The greatest potential for conflict between you and other traffic is at intersections. An intersection can be in the middle of an urban area or at a driveway on a residential street - anywhere traffic may cross your path of travel. Over one-half of motorcycle/car crashes are caused by drivers entering a rider's right-of-way. Cars that turn left in front of you, including cars turning left from the lane to your right, and cars on side streets that pull into your lane, are the biggest dangers. Your use of SEE [p. 13] at intersections is critical.

There are no guarantees that others see you. Never count on "eye contact" as a sign that a driver will yield. Too often, a driver looks right at a motorcyclist and still fails to "see" him. The only eyes that you can count on are your own. If a car can enter your path, assume that it will. Good riders are always "looking for trouble" - not to get into it, but to stay out of it.

Increase your chances of being seen at intersections. Ride with your headlight on in a lane position that provides the best view of oncoming traffic. Provide a space cushion around the motorcycle that permits you to take evasive action. As you approach the intersection, select a lane position to increase your visibility to the driver. Cover the clutch and both brakes to reduce reaction time.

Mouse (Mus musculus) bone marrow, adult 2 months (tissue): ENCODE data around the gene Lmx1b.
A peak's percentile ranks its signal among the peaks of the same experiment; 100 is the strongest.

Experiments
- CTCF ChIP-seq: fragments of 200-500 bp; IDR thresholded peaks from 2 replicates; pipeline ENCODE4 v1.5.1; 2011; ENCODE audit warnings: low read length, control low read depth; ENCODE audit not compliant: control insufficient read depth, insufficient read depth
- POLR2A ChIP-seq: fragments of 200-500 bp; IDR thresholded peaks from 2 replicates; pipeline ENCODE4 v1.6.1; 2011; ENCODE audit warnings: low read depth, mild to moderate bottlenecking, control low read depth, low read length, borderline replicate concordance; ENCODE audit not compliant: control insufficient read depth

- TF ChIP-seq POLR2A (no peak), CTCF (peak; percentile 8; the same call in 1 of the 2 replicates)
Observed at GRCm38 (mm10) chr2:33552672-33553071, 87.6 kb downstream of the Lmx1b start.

Reduce your speed as you approach an intersection. After entering the intersection, move away from vehicles preparing to turn. Do not change speed or position radically. The driver might think that you are preparing to turn.


If you approach a blind intersection, move to the portion of the lane that will bring you into another driver's field of vision at the earliest possible moment. In this picture, the rider has moved to the left portion of the lane - away from the parked car - so the driver on the cross street can see him as soon as possible.

Remember, the key is to see as much as possible and remain visible to others while protecting your space.

If you have a stop sign or stop line, stop there first. Then edge forward and stop again, just short of where the cross-traffic lane meets your lane. From that position, lean your body forward and look around buildings, parked cars, or bushes to see if anything is coming. Just make sure your front wheel stays out of the cross lane of travel while you're looking.


When passing parked cars, stay toward the left of your lane. You can avoid problems caused by doors opening, drivers getting out of cars or people stepping from between cars. If oncoming traffic is present, it is usually best to remain in the center-lane position to maximize your space cushion.

A bigger problem can occur if the driver pulls away from the curb without checking for traffic behind. Even if he does look, he may fail to see you.

In either event, the driver might cut into your path. Slow down or change lanes to make room for someone cutting in.

Cars making a sudden U-turn are the most dangerous. They may cut you off entirely, blocking the whole roadway and leaving you with no place to go. Since you can't tell what a driver will do, slow down and get the driver's attention. Sound your horn and continue with caution.


Park at a 90° angle to the curb with your rear wheel touching the curb.